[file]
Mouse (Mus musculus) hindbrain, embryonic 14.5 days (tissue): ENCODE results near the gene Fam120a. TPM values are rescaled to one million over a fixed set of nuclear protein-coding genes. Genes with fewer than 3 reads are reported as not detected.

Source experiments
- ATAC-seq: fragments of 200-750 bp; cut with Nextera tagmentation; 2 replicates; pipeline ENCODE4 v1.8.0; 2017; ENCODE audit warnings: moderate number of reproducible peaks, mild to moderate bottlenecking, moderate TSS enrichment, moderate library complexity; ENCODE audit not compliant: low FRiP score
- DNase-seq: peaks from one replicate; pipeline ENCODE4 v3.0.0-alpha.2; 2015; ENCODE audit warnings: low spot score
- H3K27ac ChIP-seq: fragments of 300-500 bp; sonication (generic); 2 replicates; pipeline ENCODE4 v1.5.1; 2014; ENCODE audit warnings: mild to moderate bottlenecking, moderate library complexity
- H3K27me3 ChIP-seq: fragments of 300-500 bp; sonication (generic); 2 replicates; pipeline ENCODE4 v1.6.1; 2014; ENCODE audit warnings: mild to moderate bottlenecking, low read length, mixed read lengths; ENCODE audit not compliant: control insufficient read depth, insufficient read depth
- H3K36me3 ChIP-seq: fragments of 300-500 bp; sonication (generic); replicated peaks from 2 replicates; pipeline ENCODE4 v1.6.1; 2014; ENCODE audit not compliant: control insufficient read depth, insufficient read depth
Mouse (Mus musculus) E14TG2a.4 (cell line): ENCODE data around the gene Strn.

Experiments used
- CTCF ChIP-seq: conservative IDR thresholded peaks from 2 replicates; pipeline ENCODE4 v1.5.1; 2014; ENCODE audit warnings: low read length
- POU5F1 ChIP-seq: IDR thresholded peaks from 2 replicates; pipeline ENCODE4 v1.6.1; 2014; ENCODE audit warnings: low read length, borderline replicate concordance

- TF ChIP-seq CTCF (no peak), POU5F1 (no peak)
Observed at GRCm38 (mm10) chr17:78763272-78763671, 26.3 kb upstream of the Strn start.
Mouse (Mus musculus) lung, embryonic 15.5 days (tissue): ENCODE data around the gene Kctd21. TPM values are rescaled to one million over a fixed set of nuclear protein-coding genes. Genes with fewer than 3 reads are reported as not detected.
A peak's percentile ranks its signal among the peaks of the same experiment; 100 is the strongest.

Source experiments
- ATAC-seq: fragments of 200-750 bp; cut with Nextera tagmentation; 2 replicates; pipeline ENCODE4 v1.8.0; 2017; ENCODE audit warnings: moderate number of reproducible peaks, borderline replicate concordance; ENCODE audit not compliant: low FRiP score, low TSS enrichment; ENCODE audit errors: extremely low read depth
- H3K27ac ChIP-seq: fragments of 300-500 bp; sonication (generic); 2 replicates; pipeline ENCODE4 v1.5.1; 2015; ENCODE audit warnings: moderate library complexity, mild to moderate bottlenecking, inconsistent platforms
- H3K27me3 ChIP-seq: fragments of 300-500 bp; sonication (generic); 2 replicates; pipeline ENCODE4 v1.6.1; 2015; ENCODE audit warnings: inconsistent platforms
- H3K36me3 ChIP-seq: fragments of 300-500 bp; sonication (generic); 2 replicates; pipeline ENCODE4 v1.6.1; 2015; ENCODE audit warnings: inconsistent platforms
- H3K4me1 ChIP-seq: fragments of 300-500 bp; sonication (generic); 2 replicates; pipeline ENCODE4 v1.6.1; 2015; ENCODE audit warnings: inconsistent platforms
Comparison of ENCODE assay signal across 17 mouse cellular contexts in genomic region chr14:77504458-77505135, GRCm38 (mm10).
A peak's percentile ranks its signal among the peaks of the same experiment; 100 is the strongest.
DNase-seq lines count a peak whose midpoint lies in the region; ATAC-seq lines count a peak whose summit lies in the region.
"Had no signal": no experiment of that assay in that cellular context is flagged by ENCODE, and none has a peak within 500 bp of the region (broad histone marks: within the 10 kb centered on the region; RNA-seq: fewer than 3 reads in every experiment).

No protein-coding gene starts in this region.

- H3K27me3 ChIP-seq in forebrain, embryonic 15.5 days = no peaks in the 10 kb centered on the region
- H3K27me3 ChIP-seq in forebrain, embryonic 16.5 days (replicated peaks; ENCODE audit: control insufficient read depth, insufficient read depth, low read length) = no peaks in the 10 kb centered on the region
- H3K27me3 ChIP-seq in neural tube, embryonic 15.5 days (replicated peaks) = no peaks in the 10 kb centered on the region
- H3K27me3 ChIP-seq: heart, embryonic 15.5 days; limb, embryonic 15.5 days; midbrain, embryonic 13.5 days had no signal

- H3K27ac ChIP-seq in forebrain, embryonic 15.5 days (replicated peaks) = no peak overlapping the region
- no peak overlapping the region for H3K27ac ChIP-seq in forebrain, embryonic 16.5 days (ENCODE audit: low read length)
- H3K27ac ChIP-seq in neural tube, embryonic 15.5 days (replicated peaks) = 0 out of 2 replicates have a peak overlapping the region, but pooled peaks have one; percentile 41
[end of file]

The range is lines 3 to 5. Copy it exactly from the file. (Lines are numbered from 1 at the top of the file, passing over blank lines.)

- ATAC-seq: fragments of 200-750 bp; cut with Nextera tagmentation; 2 replicates; pipeline ENCODE4 v1.8.0; 2017; ENCODE audit warnings: moderate number of reproducible peaks, mild to moderate bottlenecking, moderate TSS enrichment, moderate library complexity; ENCODE audit not compliant: low FRiP score
- DNase-seq: peaks from one replicate; pipeline ENCODE4 v3.0.0-alpha.2; 2015; ENCODE audit warnings: low spot score
- H3K27ac ChIP-seq: fragments of 300-500 bp; sonication (generic); 2 replicates; pipeline ENCODE4 v1.5.1; 2014; ENCODE audit warnings: mild to moderate bottlenecking, moderate library complexity